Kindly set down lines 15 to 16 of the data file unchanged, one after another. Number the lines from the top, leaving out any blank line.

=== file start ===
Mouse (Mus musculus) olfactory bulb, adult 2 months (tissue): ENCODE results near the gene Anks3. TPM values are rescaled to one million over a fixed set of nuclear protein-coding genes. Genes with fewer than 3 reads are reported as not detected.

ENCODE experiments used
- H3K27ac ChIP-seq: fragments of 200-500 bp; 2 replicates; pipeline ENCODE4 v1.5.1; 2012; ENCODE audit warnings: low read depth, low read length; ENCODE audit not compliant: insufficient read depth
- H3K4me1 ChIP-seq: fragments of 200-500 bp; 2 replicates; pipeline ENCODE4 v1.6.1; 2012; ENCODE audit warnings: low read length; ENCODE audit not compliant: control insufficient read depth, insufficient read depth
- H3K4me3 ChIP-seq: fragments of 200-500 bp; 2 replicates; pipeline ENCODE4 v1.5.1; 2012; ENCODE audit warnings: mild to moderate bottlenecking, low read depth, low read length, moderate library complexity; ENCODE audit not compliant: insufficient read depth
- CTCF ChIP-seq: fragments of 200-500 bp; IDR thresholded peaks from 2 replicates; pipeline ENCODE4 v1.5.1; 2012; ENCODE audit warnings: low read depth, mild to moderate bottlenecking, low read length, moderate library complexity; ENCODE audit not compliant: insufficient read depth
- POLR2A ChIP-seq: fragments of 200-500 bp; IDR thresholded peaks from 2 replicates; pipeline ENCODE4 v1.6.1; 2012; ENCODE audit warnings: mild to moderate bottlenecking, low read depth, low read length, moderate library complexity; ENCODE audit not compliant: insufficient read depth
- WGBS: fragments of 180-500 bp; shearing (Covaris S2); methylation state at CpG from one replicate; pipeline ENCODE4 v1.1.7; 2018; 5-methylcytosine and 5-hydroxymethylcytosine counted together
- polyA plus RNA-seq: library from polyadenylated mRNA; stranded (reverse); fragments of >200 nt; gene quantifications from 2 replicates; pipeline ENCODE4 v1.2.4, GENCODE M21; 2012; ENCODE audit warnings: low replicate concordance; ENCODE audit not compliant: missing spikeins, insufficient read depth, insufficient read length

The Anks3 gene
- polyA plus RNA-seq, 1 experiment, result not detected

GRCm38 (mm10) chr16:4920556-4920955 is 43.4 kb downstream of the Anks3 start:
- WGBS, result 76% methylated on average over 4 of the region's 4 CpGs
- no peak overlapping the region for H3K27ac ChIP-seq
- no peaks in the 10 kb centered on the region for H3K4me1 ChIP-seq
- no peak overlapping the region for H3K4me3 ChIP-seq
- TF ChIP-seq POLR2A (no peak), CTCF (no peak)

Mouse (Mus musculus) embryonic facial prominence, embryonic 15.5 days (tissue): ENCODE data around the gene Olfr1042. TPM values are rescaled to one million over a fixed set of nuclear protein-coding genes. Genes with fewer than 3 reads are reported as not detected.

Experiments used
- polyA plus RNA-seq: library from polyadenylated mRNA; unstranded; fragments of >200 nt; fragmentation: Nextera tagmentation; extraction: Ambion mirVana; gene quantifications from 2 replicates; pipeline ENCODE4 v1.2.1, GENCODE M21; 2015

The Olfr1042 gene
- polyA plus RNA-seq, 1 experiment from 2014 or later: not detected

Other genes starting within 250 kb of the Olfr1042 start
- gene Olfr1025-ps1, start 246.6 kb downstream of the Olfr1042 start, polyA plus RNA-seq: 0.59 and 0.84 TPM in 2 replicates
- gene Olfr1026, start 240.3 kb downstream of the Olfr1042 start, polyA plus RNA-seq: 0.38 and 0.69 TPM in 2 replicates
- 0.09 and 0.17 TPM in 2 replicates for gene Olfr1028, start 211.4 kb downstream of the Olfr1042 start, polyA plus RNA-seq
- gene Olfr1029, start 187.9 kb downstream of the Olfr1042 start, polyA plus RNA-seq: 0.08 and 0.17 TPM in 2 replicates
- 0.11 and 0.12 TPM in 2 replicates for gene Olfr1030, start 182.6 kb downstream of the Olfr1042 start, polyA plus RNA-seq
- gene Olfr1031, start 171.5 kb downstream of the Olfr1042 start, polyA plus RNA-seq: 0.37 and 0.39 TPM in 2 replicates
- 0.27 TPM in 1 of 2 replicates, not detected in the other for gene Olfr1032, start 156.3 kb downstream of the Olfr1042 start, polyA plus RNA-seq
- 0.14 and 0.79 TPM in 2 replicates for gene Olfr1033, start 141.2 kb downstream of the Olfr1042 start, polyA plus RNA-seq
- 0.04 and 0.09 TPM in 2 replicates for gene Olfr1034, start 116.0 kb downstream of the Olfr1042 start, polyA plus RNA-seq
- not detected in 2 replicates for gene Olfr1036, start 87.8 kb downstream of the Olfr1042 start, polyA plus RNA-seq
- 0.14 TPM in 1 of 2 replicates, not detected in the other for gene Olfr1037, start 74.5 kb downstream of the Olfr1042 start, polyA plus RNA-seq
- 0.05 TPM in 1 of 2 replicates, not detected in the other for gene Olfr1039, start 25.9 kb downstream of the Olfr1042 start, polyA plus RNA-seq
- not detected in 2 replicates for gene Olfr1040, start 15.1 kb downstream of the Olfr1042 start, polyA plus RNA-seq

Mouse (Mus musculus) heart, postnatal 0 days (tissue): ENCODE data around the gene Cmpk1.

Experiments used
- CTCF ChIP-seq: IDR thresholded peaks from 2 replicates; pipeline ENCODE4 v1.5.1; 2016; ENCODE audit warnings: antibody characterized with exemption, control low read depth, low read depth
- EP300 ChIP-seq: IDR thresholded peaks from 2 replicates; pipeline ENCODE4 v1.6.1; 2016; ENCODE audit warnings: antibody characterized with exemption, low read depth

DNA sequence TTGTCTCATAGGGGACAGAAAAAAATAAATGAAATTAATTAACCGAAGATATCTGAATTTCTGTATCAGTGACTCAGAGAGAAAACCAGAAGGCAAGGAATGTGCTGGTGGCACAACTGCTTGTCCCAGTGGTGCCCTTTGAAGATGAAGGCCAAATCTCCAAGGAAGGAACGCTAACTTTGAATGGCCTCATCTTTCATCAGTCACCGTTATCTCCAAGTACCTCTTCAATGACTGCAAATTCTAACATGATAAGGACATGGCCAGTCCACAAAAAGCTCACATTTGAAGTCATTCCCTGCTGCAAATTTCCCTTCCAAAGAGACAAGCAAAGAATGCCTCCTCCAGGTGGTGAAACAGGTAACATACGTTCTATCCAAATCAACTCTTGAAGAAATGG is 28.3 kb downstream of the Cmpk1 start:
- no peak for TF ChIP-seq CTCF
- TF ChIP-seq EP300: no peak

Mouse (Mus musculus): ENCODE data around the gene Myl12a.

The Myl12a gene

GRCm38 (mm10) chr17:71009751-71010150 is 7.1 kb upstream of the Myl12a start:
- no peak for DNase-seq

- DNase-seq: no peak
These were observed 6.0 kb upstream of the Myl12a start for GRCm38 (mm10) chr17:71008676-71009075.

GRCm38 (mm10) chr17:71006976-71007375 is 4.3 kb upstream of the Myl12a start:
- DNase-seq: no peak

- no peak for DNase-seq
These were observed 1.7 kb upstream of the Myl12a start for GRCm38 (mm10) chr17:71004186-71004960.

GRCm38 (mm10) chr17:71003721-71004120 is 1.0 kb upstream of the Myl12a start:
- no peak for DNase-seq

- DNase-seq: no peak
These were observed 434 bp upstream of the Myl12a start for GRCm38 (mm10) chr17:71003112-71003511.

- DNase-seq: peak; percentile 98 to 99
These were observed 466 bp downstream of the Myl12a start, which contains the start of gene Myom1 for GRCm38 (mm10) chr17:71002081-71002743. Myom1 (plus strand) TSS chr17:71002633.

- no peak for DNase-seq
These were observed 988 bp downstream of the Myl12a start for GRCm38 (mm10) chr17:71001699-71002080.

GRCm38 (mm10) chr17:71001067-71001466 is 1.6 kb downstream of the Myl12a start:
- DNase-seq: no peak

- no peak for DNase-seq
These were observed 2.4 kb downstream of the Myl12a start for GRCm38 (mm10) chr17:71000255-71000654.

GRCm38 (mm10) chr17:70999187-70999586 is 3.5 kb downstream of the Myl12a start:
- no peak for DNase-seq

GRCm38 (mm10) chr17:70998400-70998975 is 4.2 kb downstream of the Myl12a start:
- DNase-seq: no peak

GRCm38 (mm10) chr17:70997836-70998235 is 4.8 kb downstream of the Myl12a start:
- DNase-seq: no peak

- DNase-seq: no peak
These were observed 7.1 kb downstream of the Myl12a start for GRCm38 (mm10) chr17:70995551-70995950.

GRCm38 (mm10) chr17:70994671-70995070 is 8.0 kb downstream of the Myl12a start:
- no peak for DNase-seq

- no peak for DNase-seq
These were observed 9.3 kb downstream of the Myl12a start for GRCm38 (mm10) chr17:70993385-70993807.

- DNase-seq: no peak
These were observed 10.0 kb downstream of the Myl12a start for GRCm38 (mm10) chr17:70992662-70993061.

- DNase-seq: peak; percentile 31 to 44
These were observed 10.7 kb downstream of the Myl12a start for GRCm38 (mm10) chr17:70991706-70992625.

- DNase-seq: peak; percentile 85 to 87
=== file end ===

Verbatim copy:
- no peaks in the 10 kb centered on the region for H3K4me1 ChIP-seq
- no peak overlapping the region for H3K4me3 ChIP-seq